Wednesday, 28 October 2009

Digital change in newsrooms too slow

Heartening news - journalists are not Luddites when it comes to going digital in the newsroom. According to a report, Life Beyond Print, carried out by researchers at North Western university (and discussed by Jeremy Porter on his Journalistics blog), nearly half of the 3,800 US journalists surveyed thought change was too slow in their newrooms. Only 6 per cent yearned for a return to print only. And interestingly, older journalists are just as keen as younger ones. So much for my research hypothesis that it was the older generation holding back and the young who were the "early adopters".

In fact, the generational hypothesis is looking a bit simplistic, even before I start my field work. I only have to look at my MA Journalism students in my multi-media reporting class to realise that some of the more mature students are sophisticated bloggers and tweeters and can work wonders with video, while some of the younger students are much more hesitant. Although they all use Facebook, unlike me. Maybe I'd better start.

Friday, 23 October 2009

It's 5am - it must be research methods

A sabbatical is a huge luxury as I'm now realising. After six weeks back at work, I've managed to read a grand total of three journal articles and have temporarily almost forgotten what my research is about. Almost, not quite, because I reread my draft contextual chapter last week and could hardly believe I'd written it.

Every Friday I get up at 5am to catch a train to Sheffield to atttend a Research Methods seminar. All very useful stuff but I'm so tired by the time I get there from London that I can hardly make my brain connect. My fellow PhD students are all full time and have the luxury of sitting in the library all day.

But. I have a full time job as an academic and they don't. Getting an academic job is the reason why most people do PhDs. I've just done things the other way round and I don't have to get a PhD to keep my job. I'm doing research because I want to, as I have to keep reminding myself. Will this be enough incentive to carry me through the next six years? It's going to have to be.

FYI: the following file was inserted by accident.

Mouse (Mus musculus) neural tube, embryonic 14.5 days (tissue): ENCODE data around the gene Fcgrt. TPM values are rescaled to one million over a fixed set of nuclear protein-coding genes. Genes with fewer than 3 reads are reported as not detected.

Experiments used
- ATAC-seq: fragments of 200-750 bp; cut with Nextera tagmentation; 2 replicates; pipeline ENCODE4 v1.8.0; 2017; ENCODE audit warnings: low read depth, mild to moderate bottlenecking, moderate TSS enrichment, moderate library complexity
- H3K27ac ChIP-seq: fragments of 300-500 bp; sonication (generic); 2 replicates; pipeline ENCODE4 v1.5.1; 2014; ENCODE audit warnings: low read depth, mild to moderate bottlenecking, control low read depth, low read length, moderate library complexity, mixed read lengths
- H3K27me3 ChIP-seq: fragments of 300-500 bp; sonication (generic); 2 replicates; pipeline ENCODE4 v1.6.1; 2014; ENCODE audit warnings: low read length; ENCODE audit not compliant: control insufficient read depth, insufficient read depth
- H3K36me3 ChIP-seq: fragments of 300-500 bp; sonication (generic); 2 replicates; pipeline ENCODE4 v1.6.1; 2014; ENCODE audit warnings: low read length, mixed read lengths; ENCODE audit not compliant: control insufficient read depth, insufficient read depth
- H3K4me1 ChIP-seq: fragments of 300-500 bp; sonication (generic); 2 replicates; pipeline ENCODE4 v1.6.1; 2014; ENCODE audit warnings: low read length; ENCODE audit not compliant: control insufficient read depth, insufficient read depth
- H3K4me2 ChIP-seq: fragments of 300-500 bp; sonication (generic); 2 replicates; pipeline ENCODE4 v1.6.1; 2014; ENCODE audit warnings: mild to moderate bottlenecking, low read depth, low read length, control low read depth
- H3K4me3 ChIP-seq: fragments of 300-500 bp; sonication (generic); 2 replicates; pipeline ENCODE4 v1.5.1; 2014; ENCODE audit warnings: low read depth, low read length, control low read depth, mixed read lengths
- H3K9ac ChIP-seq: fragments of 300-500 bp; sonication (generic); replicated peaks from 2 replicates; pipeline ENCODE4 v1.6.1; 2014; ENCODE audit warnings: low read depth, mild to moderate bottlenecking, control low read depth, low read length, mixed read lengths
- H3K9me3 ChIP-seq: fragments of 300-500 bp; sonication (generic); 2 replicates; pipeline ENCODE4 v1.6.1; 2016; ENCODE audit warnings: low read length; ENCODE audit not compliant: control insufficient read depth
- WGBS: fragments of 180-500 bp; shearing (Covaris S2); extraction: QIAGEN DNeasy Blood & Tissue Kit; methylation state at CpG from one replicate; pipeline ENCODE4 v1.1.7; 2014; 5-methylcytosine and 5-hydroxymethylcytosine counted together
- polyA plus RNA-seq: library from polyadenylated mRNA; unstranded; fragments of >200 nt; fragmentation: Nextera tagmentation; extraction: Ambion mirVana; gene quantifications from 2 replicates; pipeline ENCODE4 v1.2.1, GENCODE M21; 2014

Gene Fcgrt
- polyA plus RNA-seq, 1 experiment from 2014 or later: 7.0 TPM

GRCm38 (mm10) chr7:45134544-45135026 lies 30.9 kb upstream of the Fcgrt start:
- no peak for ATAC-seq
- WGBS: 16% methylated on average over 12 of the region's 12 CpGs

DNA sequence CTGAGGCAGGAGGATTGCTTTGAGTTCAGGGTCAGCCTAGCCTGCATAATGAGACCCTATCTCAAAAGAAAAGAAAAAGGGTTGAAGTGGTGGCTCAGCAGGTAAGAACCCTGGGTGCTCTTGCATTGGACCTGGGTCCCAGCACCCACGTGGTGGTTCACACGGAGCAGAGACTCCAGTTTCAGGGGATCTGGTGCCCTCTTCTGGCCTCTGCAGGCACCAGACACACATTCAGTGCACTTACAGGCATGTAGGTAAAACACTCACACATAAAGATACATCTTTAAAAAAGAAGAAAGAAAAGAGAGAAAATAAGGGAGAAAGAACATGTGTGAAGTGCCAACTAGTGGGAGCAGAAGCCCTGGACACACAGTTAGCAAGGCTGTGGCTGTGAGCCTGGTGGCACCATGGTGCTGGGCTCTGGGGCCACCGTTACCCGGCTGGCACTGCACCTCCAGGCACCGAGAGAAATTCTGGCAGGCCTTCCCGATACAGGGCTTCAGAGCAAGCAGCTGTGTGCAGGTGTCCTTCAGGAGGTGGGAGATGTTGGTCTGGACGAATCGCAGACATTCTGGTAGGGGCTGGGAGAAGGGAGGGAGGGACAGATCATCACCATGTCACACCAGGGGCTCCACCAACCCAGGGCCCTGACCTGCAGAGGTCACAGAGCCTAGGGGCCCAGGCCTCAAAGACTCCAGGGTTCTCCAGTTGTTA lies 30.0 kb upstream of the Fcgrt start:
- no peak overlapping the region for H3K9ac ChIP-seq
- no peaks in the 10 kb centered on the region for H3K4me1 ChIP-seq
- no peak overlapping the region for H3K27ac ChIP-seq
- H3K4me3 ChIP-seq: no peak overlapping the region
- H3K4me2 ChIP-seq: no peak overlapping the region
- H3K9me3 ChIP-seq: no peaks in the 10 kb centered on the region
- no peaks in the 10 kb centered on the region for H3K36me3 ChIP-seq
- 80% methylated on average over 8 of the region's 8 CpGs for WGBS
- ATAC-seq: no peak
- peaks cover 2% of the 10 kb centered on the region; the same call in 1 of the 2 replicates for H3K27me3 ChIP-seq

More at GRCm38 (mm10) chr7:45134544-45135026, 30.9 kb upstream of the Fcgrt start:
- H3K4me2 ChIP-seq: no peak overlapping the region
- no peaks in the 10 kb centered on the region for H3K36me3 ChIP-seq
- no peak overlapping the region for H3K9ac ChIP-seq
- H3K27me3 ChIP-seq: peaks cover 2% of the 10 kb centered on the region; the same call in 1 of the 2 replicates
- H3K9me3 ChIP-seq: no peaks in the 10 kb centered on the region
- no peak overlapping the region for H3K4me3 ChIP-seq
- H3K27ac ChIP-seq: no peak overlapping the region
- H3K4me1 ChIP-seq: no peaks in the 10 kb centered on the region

Wednesday, 14 October 2009

Twitter scores for free speech

Twitter scores again - and this time at the expense of media lawyers Carter Ruck. The bizarre attempt by this legal attack-dog to slap an injunction on the Guardian for trying to report "certain parliamentary proceedings" ended in ignominious failure within hours as the twitterati (horrible word)got on the case, did a couple of internet searches and came up with the answers: Labour MP Paul Farrelly, in the House of Commons, asking a question about the dumping of toxic waste on the Ivory Coast, by oil company Trafigura. Time taken: 42 minutes.

A victory for freedom of speech, definitely. A slap in the face for Carter Ruck and other lawyers who seem to be getting worryingly addicted to privacy injunctions and especially "super-injunctions", in which the media aren't even allowed to report the fact that they aren't allowed to print something. (What makes it even worse in this case was that it concerned a parliamentary question, asked by an elected representative in the House of Commons, under privilege).

But the most interesting part of this story was that it took Twitter at #trafigura to reveal the contents of the injunction and force Carter Ruck to retract. A further illustration of the futility of privacy and contempt of court laws in the internet age?